When you hear the word ‘peroxide’, your first thought might be of the powerful bleaching agent used to turn hair blonde – a convenient chemical for cosmetic use. But benzoyl peroxide is an organic molecule thatis actually in the World Health Organization list of essential medicines. This list covers substances that every basic health system should be able to provide, although I prefer to see it as ‘the list of medicines we should save in case of a nuclear disaster.’
Peroxides are substances where oxygen has a unstable oxidation state; where two adjacent oxygen atoms are linked by a single bond. This bond can break really easy, producing what chemists call free radicals. These are very reactive and usually used as reaction initiators, explosives, oxidisers, or bleaching agents – hence the hair dye.
But although peroxides are often dangerous, benzoyl peroxide is one of the most effective acne treatments around. It reduces the number and severity of acne lesions because it has a strong bactericidal effect. And – so far – bacteria have not been able to develop resistant mechanisms against it.
If you need to use benzoyl peroxide as a treatment, be careful with concentration! There is no evidence that high concentrations are more effective, but they can certainly cause serious skin dryness and irritation. And you were right to think of bleaching – benzoyl peroxide is also used to whiten teeth and brighten hair., so if you’re using a cream with benzoyl peroxide, it’s best not to wear your nicest clothes!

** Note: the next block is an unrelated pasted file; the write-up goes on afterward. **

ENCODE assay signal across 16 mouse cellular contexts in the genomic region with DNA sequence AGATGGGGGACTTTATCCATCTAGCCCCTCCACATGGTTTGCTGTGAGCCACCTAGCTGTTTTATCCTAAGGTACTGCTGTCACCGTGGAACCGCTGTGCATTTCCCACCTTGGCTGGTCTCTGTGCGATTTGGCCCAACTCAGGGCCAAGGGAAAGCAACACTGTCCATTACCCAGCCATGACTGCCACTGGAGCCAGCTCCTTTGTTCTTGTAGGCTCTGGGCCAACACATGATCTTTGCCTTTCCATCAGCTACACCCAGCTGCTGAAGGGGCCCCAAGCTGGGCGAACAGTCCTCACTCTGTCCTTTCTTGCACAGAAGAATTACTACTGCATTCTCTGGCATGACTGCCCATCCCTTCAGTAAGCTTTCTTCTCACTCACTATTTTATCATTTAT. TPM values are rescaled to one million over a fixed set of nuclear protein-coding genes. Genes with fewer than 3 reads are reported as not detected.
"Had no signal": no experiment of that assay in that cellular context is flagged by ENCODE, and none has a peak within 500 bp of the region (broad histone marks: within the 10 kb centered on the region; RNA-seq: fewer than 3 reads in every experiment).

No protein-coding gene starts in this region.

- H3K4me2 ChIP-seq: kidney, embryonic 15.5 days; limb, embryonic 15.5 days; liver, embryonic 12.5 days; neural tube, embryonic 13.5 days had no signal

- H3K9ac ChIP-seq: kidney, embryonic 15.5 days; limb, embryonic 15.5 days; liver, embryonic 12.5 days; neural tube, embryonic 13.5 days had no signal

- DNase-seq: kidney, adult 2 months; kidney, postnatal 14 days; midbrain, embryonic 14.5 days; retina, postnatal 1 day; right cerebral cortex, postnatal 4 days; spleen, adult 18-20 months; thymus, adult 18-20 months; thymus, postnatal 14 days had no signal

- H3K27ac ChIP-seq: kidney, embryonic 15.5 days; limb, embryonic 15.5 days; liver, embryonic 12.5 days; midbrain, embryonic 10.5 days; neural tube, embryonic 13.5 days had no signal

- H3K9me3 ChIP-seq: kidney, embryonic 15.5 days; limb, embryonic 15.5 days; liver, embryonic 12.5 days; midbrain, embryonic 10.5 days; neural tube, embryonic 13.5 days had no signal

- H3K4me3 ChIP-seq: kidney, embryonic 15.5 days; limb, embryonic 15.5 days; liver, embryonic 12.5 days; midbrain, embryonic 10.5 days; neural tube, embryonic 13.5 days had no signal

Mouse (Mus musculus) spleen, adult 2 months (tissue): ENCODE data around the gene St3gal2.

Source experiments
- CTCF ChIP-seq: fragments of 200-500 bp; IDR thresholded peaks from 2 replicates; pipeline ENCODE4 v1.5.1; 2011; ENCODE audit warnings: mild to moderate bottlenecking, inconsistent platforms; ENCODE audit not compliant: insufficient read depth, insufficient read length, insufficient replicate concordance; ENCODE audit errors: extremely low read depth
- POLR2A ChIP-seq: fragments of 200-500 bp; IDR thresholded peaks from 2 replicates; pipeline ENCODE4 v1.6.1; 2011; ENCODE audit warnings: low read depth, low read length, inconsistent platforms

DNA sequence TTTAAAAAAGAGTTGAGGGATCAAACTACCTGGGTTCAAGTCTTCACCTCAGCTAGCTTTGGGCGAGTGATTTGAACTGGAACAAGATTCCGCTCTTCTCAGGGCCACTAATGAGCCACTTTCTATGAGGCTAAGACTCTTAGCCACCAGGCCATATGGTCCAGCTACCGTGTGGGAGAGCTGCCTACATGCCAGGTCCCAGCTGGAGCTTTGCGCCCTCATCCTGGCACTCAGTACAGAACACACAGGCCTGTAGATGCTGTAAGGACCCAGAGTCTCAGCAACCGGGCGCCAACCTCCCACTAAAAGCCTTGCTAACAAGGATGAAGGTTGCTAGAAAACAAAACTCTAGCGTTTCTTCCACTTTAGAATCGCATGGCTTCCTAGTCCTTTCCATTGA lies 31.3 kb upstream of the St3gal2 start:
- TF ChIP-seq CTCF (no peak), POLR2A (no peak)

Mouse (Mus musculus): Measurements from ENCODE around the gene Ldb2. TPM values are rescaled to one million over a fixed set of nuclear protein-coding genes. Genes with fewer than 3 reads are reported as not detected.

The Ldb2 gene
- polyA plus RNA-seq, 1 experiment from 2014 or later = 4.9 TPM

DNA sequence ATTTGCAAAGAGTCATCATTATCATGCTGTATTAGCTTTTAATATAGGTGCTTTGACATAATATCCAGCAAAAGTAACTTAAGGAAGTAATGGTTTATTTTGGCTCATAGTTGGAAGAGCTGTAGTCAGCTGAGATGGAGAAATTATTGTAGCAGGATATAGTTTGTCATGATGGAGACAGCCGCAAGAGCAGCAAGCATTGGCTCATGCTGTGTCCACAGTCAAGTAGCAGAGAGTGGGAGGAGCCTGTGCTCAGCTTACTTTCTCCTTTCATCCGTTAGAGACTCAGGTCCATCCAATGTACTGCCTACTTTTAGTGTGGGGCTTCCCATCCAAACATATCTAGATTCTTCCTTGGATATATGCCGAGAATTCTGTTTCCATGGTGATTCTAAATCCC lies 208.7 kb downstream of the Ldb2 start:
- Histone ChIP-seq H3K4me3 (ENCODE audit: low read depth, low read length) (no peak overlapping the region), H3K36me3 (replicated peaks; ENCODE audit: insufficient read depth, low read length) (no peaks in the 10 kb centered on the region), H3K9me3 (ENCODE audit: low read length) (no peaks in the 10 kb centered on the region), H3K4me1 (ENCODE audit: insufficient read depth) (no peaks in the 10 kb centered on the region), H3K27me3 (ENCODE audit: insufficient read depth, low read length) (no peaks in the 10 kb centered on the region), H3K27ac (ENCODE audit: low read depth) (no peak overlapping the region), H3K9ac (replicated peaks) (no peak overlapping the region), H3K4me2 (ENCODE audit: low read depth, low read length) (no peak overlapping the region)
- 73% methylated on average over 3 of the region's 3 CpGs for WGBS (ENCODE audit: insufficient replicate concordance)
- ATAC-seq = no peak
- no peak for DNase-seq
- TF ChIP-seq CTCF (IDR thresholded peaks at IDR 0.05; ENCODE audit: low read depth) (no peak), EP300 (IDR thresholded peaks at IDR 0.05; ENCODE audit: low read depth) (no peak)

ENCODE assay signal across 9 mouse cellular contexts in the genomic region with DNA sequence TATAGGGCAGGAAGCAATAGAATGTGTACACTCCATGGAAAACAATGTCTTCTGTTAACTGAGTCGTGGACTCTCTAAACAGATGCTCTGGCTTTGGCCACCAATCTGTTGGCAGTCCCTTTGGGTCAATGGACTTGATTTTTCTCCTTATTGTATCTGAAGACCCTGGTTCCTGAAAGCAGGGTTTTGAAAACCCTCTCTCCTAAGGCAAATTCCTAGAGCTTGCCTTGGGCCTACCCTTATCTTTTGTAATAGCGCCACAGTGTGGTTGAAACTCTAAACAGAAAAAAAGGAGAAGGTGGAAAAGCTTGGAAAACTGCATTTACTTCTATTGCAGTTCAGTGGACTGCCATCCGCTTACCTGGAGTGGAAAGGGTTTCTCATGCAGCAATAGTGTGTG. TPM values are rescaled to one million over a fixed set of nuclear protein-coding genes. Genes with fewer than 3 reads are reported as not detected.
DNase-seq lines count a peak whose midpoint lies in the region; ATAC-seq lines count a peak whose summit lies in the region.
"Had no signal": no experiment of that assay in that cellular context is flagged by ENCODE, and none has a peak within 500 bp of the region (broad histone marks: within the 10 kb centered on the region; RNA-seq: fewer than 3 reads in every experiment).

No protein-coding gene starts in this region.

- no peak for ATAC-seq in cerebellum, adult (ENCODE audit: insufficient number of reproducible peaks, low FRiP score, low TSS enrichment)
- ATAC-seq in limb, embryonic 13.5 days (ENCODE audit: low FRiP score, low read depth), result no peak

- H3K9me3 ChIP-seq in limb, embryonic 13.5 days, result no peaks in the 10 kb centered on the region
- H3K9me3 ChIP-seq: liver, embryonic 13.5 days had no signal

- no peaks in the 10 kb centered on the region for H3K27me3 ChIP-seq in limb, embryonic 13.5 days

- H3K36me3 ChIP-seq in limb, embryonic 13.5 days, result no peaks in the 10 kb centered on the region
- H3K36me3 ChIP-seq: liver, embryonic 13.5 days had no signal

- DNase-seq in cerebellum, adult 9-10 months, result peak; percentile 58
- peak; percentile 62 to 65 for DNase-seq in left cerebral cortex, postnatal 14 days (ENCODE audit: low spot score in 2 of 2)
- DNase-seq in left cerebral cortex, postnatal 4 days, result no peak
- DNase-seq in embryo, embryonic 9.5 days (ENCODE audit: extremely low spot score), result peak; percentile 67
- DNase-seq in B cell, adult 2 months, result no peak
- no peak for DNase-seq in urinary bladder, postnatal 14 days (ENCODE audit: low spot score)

Chemists also use benzoyl peroxide in industry. It’s a good oxidizing agent and it can also be used to start polymerization processes in resins. As such it has a role in the production of acrylic glass and some strong adhesives.
And it is the case that peroxides can also be explosive. So should you worry about that tube of acne cream you have in the bathroom? Not really! Benzoyl peroxide is only dangerous when it’s in a really pure form. You don’t need to worry about your cosmetics, which generally contain just 5%.
Last but not least… don’t fall for ‘peroxide resistant’ towels and clothes. A recent study by Consumer reports in the US showed that some of them work, but most of them don’t. So if you are using benzoyl peroxide and you don’t want any bleach marks on your clothes, just get white clothes. They can’t go whiter than white.
Fernando Gomollón-Bel there with essential acne treatment, benzoyl peroxide. Next week, Kat Arney illuminates the story of a molecular highlighter pen for growing cells.
Like the story of 5-FU or fluorouracil, which we brought you recently, this tale is all about a modified version of one of the chemical building blocks of DNA. Bromodeoxyuridine caused a lab-based revolution, providing scientists with a vital tool to detect growing and multiplying cells.
Join Kat Arney next week. But until then, let us know if there are any compounds you would like us to concentrate on – email firstname.lastname@example.org or tweet @chemistryworld. I’m Ben Valsler, thanks for joining me.
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